ICC Women’s World Cup T20 Final: 5 points to remember
From the gesture of Alyssa Healy's equal-half to Harmanpreet Kaur's b'day bash gone wrong, here are the juicy bits from the Women's T20 World Cup final.
Hubby Starc smiles as Healy strikes
Alyssa Healy was out of form before the beginning of the T20 World Cup. There were several analysis pieces on how many innings the wicketkeeper had gone without scoring an international half-century and what she needed to correct in her batting technique.
However, Healy did little of that and was back at her classic best as soon as the tournament began. Her performance in the World Cup final was no different. After she was dropped by Shafali Verma, there was no looking back as the wicketkeeper struck at 192.31 and blasted 75 runs off just 39 deliveries, with 7 fours and 5 sixes.
Every time she hit one of these boundaries, the camera cut to hubby Mitchell Starc who had taken an early leave from the boys in South Africa. Alyssa Healy had been there at the 2015 Men's ODI World Cup final when Australia walked away with the trophy; it was now time to return the favour. There was hardly a moment when Starc was able to resist his smile.
MCG pressure too much for Indian Eves
There was an attendance of over 87,000 at the Melbourne Cricket Ground for the final. Let alone India, even the Australian women's team is not used to such big crowds despite some Women's Big Bash League matches garnering impressive numbers. The match was a day-night fixture which is also not a common occurrence in the women's game.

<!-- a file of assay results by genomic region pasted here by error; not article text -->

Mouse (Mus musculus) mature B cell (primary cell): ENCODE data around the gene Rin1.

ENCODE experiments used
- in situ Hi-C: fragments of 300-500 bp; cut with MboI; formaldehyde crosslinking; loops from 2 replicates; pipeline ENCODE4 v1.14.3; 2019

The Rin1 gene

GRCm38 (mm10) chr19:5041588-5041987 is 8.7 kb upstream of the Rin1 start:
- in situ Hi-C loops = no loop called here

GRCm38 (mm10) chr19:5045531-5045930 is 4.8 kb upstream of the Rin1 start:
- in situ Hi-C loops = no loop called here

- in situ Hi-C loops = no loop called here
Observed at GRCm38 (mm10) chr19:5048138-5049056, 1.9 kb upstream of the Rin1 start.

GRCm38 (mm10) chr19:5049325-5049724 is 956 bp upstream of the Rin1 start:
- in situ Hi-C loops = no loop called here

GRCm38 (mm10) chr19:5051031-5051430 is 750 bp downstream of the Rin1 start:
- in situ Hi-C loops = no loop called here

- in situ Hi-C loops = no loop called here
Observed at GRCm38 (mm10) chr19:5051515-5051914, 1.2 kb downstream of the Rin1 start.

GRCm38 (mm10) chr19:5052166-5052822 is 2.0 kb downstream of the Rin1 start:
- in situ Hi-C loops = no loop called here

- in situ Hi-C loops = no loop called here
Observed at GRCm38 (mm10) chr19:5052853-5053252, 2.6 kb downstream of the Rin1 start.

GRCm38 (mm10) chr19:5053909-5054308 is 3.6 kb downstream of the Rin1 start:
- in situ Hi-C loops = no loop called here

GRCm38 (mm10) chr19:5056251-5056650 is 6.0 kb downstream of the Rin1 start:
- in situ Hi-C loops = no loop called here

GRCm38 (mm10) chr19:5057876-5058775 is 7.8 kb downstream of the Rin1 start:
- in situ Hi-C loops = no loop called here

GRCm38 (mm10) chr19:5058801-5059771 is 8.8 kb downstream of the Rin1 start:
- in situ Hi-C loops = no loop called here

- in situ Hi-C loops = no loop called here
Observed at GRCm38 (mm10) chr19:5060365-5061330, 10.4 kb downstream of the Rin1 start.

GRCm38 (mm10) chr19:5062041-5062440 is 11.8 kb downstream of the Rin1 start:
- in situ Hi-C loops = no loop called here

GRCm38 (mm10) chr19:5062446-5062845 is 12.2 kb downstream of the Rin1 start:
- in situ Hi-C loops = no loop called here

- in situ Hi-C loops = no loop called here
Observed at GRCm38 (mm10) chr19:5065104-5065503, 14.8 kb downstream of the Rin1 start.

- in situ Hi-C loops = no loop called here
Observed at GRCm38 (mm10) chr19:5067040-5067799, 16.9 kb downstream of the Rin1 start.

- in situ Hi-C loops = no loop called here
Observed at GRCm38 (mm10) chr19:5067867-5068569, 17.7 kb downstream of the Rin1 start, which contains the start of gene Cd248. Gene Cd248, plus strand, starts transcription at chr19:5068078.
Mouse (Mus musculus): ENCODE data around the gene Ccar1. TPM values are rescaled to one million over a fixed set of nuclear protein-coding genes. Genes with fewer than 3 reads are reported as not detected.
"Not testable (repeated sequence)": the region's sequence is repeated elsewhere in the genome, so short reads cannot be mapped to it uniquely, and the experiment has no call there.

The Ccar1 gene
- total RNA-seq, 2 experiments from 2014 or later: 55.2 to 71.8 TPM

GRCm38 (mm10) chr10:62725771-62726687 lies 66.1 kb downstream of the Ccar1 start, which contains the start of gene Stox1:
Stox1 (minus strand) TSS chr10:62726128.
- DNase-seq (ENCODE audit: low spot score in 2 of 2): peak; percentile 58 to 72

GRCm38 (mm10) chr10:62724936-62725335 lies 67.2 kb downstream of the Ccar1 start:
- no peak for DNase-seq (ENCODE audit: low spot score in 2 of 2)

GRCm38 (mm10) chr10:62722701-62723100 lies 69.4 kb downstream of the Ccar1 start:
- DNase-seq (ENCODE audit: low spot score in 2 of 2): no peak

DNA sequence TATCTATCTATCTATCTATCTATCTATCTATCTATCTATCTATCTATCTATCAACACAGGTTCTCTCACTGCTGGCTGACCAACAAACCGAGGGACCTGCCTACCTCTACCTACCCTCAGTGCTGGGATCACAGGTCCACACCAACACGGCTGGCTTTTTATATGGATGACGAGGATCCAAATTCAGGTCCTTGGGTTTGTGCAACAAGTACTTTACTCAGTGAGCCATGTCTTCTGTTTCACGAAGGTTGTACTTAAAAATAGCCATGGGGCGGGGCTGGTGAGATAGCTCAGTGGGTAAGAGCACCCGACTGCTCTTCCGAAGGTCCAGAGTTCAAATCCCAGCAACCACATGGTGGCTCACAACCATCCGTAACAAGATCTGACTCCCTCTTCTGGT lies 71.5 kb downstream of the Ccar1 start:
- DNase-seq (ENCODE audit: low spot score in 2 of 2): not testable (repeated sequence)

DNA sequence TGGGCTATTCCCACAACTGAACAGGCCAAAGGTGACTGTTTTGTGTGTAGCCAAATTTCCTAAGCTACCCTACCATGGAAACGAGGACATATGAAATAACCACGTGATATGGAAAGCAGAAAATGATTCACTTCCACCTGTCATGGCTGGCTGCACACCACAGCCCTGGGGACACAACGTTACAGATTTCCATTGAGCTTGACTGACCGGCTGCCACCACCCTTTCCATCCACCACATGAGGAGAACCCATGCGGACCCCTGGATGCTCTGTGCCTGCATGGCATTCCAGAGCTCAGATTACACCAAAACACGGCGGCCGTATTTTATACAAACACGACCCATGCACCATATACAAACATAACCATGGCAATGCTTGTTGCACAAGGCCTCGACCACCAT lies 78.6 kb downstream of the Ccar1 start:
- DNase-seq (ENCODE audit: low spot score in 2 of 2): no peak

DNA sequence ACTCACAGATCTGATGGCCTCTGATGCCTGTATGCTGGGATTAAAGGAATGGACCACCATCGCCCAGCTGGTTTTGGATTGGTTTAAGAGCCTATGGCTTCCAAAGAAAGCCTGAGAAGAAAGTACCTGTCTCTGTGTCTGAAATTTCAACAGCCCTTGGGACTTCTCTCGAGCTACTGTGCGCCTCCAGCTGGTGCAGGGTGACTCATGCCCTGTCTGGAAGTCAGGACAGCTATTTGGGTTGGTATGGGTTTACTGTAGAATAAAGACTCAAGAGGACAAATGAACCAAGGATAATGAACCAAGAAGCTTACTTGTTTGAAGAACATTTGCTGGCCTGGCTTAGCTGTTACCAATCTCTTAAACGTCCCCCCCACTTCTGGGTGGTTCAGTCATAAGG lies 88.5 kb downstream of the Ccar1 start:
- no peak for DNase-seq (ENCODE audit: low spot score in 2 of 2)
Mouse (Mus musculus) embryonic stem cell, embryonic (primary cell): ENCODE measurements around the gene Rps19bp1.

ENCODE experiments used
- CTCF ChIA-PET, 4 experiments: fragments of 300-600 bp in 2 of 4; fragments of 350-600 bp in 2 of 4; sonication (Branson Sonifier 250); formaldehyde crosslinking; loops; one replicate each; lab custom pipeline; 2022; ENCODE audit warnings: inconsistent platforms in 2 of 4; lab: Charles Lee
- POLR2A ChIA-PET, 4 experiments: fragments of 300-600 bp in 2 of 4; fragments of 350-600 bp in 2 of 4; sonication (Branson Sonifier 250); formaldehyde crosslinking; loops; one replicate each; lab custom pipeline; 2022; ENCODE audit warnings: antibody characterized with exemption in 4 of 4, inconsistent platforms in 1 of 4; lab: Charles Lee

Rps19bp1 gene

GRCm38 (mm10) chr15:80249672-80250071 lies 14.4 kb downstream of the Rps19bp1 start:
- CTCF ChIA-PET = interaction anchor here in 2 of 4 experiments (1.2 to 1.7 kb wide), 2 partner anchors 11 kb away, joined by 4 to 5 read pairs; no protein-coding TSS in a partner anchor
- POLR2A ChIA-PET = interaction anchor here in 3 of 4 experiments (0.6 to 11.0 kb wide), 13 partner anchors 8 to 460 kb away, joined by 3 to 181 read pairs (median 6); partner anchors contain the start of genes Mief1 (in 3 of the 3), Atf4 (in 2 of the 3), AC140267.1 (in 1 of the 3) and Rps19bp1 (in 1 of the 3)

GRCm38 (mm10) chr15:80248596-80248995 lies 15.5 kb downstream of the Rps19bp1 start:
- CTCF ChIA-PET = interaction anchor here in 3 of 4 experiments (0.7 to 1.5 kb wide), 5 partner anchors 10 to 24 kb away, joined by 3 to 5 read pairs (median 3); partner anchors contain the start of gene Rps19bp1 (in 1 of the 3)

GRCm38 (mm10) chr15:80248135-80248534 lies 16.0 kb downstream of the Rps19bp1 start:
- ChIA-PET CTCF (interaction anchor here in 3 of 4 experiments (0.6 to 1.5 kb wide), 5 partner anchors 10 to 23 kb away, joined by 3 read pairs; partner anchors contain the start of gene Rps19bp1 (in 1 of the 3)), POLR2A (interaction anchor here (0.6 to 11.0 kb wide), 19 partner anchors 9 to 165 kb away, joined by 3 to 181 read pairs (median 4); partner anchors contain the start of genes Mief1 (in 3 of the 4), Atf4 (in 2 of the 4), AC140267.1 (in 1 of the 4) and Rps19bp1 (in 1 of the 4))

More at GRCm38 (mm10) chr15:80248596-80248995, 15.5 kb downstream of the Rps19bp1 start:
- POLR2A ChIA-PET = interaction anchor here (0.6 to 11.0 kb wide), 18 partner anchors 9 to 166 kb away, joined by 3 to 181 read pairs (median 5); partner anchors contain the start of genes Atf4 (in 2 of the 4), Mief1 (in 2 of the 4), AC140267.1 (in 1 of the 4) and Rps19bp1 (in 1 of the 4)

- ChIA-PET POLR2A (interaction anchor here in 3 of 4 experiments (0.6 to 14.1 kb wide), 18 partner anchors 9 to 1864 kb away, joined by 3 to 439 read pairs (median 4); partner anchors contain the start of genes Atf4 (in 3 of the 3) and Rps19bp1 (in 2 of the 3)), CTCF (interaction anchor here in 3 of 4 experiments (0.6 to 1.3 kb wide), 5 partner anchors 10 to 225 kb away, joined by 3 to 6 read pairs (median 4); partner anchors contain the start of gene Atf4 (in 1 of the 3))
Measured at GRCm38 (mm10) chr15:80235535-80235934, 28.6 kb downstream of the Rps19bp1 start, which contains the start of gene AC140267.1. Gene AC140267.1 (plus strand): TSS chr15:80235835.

Add to that the cheering spectators and the synchronised claps as the bowler ran in to bowl. Katy Perry's opening 'fireworks' to the bands that played throughout the game.
The atmosphere there was electric and one that has hardly been witnessed at women's game. All this got to the Indian team and they ended up looking like a pale shadow of themselves.
Aussie pitch ends french leave
"It's a rock hard surface, there's some nice grass on it. Not sure how much turn spinners will get on this surface. The ball will come on to the bat," Nasser Hussain said at the pitch report.
Right through the tournament, the Australian pitches - probably because the time being towards the end of the season - have hardly been the typical Aussie surfaces. Be it the surface at Perth in the opening fixture or the strip at the Junction Oval in Melbourne, the surfaces have been slow and low. However, the the drop-in prototype wicket used for the final suited the Australian bowling attack and took the sting out of the Indian spin quartet.
Brilliance meets mediocrity
Juxtapose the dropped sitter by Shafali Verma against the brilliantly judged catch that Beth Mooney took of Deepti Sharma off the bowling of Nicola Carey at the edge of the circle or the diving catch by Jess Jonassen off Delissa Kimmince to dismiss Veda Krishnamurthy and there is the difference between the two teams for you, right there.
Some of the boundaries that were saved by Jess Jonassen were truly stunning. On the contrary, some of the fielding efforts by Indians were really poor, which was also highlighted by Harmanpreet Kaur in the post-match presentation.
B'day girl doesn't have her gift
Harmanpreet Kaur, on an individual front, has had a a forgettable tournament. While as a skipper she can be mighty proud of the team's effort as they did not lose a single game until the final but Kaur has struggled to get the ball off the square. And, if she was hoping for a miraculous turnaround in the final, that did not turn out quite as planned.
What rubbed salt on the wounds was that March 8, the international Women's Day, or the day of the T20 World Cup final also coincided with her birthday. Don't think there is much celebration in store for this one.
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